How animal wool protects children from bronchial asthma

Scientists have found that children who sleep on animal fur, i.e. wool, during the first 3 months of their lives have a reduced risk of developing asthma later in childhood.

The results of this study were presented at the International Congress of the European Respiratory Society (ERS) in Germany. The research shows – if the child is exposed to the microbial environment that is usually present in the skin and fur or wool of animals, he acquires a certain degree of protection from asthma and allergy to the components of this wool.

According to data from the American Centers for Disease Control and Prevention (CDC), bronchial asthma is one of the most common chronic diseases in childhood. It is characterized by attacks of wheezing, shortness of breath and coughing and can accompany the child’s life until adulthood and even into old age.

According to the CDC, 9.3% of children and 8% of adults in the US suffer from bronchial asthma. According to 2010 data, asthma accounted for 1.8 million emergency room visits in the United States. And these numbers grow with each passing year.

In Bulgaria, according to data from 2013, every 10th child or 150,000 children suffer from this disease, and the total number of people suffering from bronchial asthma in the country is perhaps over 500,000.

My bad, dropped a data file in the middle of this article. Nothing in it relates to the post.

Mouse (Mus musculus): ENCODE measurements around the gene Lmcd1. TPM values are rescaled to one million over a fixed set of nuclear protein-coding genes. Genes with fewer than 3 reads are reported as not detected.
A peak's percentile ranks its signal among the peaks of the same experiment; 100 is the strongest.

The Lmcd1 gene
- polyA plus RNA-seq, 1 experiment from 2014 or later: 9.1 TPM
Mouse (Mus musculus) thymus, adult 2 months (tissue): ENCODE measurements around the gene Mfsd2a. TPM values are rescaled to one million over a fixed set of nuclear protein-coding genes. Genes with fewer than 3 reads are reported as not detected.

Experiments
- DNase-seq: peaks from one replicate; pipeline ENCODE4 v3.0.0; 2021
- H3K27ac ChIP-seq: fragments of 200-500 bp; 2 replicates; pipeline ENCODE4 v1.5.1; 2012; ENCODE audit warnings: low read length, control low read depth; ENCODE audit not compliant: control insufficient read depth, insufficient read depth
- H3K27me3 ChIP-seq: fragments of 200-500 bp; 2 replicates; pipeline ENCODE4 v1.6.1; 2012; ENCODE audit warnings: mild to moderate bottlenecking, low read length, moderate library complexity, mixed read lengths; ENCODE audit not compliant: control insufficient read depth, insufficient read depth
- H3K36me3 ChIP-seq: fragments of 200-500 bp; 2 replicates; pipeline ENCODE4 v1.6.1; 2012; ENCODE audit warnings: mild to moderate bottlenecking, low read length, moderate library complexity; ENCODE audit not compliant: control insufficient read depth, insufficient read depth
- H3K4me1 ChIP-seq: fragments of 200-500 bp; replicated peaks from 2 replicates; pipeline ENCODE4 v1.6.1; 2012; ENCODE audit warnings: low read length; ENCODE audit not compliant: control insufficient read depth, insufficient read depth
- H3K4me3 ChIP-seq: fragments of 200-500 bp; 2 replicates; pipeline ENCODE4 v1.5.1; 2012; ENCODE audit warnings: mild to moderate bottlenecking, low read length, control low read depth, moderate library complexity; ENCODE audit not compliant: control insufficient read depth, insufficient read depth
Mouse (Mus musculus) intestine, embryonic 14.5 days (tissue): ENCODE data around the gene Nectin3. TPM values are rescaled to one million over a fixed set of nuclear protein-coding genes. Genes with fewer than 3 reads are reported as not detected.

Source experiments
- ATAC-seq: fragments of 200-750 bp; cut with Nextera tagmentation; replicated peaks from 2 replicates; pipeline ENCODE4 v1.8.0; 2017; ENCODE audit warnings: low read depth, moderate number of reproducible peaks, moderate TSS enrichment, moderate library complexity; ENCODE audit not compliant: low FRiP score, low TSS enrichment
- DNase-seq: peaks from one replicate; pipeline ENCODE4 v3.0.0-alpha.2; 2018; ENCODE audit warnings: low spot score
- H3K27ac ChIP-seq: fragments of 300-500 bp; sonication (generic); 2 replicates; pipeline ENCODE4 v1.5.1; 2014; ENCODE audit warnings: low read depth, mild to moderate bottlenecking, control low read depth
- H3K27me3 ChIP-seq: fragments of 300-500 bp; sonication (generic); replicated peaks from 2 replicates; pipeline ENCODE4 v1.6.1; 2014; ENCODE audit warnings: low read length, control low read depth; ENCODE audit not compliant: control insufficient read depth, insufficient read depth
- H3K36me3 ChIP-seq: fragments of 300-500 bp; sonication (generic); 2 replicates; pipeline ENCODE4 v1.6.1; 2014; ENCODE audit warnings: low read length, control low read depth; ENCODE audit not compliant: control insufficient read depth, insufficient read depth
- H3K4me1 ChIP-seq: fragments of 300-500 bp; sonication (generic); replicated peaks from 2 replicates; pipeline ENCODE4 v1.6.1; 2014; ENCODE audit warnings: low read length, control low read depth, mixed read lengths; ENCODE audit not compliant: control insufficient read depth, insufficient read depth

Although practicing pulmonologists claim that these figures are greatly exaggerated and that no more than 2% of their patients suffer from asthma, and their asthmatic attacks are extremely rare due to modern corticosteroid therapies.

Also, according to them, in less than 5% of asthmatic children, the disease continues into adulthood, in most cases it grows by the age of 18.

Currently, science does not know what causes most cases of asthma or how this disease could be cured. Therapy consists of alleviating symptoms, however, the new research may improve our understanding of methods for the prevention of bronchial asthma.

Previous research in this area suggests that exposure to multiple allergens at an early age can help protect the body against asthma and allergies. However, this data has not yet been fully confirmed for urban living.


That is why the authors of the study focused on the study of children living in urban areas who slept on textiles /that is, bedspreads, covers, blankets/ made of animal wool during the first 3 months after birth.

The researchers collected information about the children’s health status until they were 10 years old. A total of 2,441 children were included in the study, 55% of whom slept on animal skins during the first 3 months of their lives.

Scientists found that the risk of a whole host of factors associated with asthma was lowered in babies who slept on animal skins. For example, these children were 79% less likely to develop asthma by age 6 compared to others who slept on plain textiles. By the 10th year, the protective effect decreased to 41%.

“Previous research has already shown that microbes found in rural areas can provide protection against asthma. The skin and hair of animals can be a reservoir for various microbes, which suggests similar protective mechanisms of the body to those in rural areas. Christina Tischer of the Munich Helmholtz Research Center.

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